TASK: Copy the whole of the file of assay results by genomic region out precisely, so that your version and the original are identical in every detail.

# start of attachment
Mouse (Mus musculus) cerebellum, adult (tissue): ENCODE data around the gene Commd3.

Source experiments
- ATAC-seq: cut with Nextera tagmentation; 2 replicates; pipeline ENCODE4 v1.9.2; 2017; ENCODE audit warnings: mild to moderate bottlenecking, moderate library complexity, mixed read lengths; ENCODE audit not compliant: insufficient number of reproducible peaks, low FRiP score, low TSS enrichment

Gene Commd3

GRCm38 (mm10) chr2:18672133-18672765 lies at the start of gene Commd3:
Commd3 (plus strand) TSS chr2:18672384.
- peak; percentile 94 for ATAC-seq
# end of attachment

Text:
Mouse (Mus musculus) cerebellum, adult (tissue): ENCODE data around the gene Commd3.

Source experiments
- ATAC-seq: cut with Nextera tagmentation; 2 replicates; pipeline ENCODE4 v1.9.2; 2017; ENCODE audit warnings: mild to moderate bottlenecking, moderate library complexity, mixed read lengths; ENCODE audit not compliant: insufficient number of reproducible peaks, low FRiP score, low TSS enrichment

Gene Commd3

GRCm38 (mm10) chr2:18672133-18672765 lies at the start of gene Commd3:
Commd3 (plus strand) TSS chr2:18672384.
- peak; percentile 94 for ATAC-seq